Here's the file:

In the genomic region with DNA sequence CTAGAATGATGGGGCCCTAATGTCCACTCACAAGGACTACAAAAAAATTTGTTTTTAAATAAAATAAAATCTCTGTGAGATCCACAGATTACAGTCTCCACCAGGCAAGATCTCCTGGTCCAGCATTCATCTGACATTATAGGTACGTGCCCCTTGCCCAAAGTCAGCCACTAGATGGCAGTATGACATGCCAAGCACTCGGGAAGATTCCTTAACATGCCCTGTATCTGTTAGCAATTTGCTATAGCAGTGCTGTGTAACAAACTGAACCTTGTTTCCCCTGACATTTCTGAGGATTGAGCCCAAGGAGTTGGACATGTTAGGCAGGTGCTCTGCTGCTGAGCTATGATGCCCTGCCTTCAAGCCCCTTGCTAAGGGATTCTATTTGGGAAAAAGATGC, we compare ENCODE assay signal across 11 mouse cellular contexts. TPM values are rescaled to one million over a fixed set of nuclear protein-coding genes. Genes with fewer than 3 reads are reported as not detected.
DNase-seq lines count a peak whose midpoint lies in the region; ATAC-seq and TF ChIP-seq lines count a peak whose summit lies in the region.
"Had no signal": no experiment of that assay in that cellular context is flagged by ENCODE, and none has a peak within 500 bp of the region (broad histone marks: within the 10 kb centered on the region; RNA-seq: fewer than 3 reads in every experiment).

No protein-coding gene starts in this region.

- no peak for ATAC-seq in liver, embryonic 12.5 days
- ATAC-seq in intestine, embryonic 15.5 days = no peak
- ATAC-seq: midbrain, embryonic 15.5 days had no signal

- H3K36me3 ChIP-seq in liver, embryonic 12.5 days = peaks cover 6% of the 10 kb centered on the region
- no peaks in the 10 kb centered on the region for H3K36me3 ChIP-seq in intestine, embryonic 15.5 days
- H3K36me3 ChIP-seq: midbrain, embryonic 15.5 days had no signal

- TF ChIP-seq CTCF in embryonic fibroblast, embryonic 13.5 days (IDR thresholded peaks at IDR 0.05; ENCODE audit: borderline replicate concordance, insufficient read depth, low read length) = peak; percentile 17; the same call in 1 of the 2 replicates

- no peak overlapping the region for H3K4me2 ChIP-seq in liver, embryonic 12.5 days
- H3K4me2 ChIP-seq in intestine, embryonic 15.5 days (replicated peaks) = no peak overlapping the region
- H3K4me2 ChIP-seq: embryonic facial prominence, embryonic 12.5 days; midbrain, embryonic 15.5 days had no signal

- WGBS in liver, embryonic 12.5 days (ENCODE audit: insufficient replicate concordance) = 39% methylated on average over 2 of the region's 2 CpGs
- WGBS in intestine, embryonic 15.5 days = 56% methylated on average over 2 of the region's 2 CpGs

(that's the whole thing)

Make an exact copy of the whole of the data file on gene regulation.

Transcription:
In the genomic region with DNA sequence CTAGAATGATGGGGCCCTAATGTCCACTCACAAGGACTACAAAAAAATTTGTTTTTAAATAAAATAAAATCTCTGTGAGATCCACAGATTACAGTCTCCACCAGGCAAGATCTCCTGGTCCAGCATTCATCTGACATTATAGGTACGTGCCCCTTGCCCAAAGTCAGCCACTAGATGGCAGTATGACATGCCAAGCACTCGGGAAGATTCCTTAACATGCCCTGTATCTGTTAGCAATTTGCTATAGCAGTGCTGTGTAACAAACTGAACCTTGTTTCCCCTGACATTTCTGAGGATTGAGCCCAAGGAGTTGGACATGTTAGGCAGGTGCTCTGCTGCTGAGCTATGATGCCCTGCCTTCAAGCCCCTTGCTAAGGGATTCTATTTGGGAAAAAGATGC, we compare ENCODE assay signal across 11 mouse cellular contexts. TPM values are rescaled to one million over a fixed set of nuclear protein-coding genes. Genes with fewer than 3 reads are reported as not detected.
DNase-seq lines count a peak whose midpoint lies in the region; ATAC-seq and TF ChIP-seq lines count a peak whose summit lies in the region.
"Had no signal": no experiment of that assay in that cellular context is flagged by ENCODE, and none has a peak within 500 bp of the region (broad histone marks: within the 10 kb centered on the region; RNA-seq: fewer than 3 reads in every experiment).

No protein-coding gene starts in this region.

- no peak for ATAC-seq in liver, embryonic 12.5 days
- ATAC-seq in intestine, embryonic 15.5 days = no peak
- ATAC-seq: midbrain, embryonic 15.5 days had no signal

- H3K36me3 ChIP-seq in liver, embryonic 12.5 days = peaks cover 6% of the 10 kb centered on the region
- no peaks in the 10 kb centered on the region for H3K36me3 ChIP-seq in intestine, embryonic 15.5 days
- H3K36me3 ChIP-seq: midbrain, embryonic 15.5 days had no signal

- TF ChIP-seq CTCF in embryonic fibroblast, embryonic 13.5 days (IDR thresholded peaks at IDR 0.05; ENCODE audit: borderline replicate concordance, insufficient read depth, low read length) = peak; percentile 17; the same call in 1 of the 2 replicates

- no peak overlapping the region for H3K4me2 ChIP-seq in liver, embryonic 12.5 days
- H3K4me2 ChIP-seq in intestine, embryonic 15.5 days (replicated peaks) = no peak overlapping the region
- H3K4me2 ChIP-seq: embryonic facial prominence, embryonic 12.5 days; midbrain, embryonic 15.5 days had no signal

- WGBS in liver, embryonic 12.5 days (ENCODE audit: insufficient replicate concordance) = 39% methylated on average over 2 of the region's 2 CpGs
- WGBS in intestine, embryonic 15.5 days = 56% methylated on average over 2 of the region's 2 CpGs